Laws to Remember About Being Neighbourly in Queensland

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Elderly neighbors playing chess

Are you new to Queensland? One of your responsibilities is to know how to be an ideal neighbour. For a start, use the facts below.

1. Where do I get information about neighbourhood rules?

Since it can differ from one place to another, the best person or group to approach is your local council. If you live within a closed community, it’s possible there are other specific rules to follow. Often, newcomers will receive an orientation, which can also act as a housewarming. Many of the rules and regulations are similar, so to give you some ideas, you can visit this page from the Queensland government.

2. How do I settle disputes with neighbours?

Disputes among neighbours are usual than you like to think. In fact, the longer you stay there, the more likely you will encounter it.

You have three options on how to deal with them. The first one is to ignore, which is to pretend it is not happening. This might work to your disadvantage in the long run, however, as tensions only increase over time.

The second one is to talk things over with them. You can ask for a neighbourhood mediation kit from the Dispute Resolution Branch. It gives you a set of guidelines on how to approach and discuss matters with the other party.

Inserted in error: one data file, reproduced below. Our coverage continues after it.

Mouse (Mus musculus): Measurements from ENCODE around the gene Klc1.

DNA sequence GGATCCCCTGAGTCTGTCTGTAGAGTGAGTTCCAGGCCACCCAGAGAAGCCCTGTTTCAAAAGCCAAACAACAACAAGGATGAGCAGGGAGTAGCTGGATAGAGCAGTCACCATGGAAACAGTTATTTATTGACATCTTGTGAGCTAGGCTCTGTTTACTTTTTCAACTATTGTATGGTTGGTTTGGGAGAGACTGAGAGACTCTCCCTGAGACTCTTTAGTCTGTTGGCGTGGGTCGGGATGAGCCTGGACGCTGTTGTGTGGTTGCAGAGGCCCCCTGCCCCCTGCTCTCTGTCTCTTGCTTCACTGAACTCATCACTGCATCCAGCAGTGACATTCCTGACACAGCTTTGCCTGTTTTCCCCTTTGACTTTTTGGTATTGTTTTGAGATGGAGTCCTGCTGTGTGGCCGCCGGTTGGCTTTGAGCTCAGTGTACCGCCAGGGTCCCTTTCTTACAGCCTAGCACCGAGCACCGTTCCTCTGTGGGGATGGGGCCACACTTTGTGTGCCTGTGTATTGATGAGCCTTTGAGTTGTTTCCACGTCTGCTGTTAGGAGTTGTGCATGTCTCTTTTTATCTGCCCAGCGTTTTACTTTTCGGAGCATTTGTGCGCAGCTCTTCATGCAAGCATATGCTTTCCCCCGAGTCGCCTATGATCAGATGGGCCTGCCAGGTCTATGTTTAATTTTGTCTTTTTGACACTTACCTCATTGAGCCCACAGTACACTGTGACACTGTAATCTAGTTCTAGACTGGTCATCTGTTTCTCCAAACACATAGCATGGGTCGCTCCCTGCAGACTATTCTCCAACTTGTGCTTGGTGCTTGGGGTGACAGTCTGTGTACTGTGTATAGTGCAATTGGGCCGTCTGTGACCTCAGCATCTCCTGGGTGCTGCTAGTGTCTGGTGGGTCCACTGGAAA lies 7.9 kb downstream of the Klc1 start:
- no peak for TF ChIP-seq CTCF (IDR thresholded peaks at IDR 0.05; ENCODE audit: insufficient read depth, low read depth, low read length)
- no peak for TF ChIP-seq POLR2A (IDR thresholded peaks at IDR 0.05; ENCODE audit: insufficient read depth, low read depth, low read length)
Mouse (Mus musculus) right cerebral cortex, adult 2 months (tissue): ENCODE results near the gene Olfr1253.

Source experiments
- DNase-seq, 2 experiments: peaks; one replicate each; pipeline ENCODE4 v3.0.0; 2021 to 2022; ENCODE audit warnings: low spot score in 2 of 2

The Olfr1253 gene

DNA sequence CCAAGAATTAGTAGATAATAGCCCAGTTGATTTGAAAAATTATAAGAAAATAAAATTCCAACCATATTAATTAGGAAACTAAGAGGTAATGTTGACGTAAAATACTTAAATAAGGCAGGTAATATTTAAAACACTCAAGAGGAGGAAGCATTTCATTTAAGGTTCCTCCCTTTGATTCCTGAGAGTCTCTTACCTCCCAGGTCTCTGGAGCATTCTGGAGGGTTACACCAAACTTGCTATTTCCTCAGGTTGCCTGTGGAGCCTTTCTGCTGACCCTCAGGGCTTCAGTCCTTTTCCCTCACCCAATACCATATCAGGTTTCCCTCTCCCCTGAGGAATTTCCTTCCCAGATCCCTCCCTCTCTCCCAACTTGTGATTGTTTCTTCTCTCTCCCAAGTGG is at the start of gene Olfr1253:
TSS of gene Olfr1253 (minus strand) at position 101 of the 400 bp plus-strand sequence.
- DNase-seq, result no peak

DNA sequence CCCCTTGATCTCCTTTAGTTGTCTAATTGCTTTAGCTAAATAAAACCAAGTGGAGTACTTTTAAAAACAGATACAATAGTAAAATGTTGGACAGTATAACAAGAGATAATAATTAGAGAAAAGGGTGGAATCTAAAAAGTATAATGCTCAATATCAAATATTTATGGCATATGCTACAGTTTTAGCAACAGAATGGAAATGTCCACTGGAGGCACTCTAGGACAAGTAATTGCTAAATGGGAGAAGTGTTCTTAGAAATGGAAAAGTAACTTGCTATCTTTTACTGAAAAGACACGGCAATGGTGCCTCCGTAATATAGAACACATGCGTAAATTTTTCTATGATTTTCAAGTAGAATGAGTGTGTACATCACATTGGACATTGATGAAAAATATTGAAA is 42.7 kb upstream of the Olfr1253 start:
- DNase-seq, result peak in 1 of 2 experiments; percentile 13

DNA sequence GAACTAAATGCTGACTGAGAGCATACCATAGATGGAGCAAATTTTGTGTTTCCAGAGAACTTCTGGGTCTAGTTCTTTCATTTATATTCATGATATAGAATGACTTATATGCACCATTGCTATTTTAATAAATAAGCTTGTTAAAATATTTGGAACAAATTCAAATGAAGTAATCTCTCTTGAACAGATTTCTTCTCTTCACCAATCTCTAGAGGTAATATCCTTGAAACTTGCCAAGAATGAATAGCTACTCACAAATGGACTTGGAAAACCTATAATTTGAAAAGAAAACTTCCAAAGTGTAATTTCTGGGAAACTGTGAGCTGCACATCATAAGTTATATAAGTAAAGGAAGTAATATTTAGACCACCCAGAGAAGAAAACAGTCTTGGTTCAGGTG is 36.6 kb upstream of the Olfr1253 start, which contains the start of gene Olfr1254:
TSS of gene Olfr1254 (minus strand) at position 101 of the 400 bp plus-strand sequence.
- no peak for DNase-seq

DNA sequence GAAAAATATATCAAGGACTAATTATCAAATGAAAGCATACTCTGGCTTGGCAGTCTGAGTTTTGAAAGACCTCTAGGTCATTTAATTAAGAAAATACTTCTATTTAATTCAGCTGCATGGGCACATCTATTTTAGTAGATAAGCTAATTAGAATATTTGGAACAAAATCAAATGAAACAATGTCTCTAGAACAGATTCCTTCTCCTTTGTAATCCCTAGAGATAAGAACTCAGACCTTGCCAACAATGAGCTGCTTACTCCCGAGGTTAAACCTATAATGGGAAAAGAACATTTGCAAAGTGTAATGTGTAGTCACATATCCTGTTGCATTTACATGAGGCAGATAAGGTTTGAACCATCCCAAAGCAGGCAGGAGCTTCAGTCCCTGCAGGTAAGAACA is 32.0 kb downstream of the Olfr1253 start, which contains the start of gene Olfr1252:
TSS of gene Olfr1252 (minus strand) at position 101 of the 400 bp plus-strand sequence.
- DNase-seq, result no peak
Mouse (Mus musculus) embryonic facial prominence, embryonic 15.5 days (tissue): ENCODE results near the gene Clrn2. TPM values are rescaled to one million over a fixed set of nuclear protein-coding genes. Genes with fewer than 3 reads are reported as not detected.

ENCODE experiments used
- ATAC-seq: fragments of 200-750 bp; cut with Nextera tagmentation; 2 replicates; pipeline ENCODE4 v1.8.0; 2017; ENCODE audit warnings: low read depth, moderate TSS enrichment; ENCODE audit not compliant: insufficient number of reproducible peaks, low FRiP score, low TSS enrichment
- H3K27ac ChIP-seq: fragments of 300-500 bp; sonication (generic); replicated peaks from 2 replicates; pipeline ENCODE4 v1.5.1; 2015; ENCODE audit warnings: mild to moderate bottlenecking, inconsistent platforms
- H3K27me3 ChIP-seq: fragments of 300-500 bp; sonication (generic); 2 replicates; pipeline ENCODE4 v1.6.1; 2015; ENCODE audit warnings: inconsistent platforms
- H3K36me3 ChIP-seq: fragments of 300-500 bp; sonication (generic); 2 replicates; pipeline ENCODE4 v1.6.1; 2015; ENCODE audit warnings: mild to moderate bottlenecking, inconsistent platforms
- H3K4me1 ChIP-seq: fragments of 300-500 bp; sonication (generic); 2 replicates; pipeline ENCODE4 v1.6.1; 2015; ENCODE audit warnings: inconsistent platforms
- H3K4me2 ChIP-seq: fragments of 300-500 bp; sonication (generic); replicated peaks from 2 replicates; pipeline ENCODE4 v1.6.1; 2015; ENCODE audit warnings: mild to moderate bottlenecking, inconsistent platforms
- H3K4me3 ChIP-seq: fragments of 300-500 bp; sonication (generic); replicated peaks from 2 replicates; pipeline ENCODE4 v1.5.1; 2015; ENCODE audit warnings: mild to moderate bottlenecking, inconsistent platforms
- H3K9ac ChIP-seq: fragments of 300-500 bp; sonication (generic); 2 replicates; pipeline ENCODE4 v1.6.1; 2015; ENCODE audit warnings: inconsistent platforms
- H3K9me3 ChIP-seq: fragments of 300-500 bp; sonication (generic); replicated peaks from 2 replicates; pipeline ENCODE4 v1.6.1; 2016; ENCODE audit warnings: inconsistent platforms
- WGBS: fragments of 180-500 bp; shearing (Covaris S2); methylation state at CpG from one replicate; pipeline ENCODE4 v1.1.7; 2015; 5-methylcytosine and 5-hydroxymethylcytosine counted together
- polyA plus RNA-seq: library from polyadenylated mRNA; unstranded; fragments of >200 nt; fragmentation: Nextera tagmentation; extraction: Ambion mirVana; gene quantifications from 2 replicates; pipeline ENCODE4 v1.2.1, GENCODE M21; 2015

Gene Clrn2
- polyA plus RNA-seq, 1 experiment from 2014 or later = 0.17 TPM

The third one is to ask for intervention. These may already include other neighbours, the local council, or the Resolution Dispute Branch.

If you need legal advice, you can get help from a property lawyer in Townsville, especially if the root causes are fences and borders. You might also require a lawyer if the negotiations break down or the mediation process didn’t work. When it comes to disputes, the goal is to settle them as civilly and as soon as possible. You want to avoid getting the matters out of hand.

3. What are the familiar sources of problems in a neighbourhood?

There are a lot. These include the following:

  • Fencing and borders
  • Tree upkeep and branch removal
  • Crime
  • Parking
  • Noise including loud parties, construction, and barking dogs
  • Animal control

Note that when it comes to these situations, it may not be the neighbour you should approach. It can be the organisation, the government, or the corporate body. Case in point: trees.

According to the law, the tree is the responsibility of the person who owns the land where it grows. It also doesn’t limit to the branches. It goes to the roots, so if they entrench the property of your neighbour, then you must take care of the roots—if you own the land. If the trees are on public property—say, a park or a road—then you need to call the local council or the territory to take care of them for you.

4. How else can I be a good neighbour?

Shaking hands

There are many ways how to be a good neighbour, and one of these is to participate in the annual Celebrate Neighbour Day if you live in Townsville. It’s every last Sunday of March. It’s one of the best times to show appreciation and create connections with families and people around you.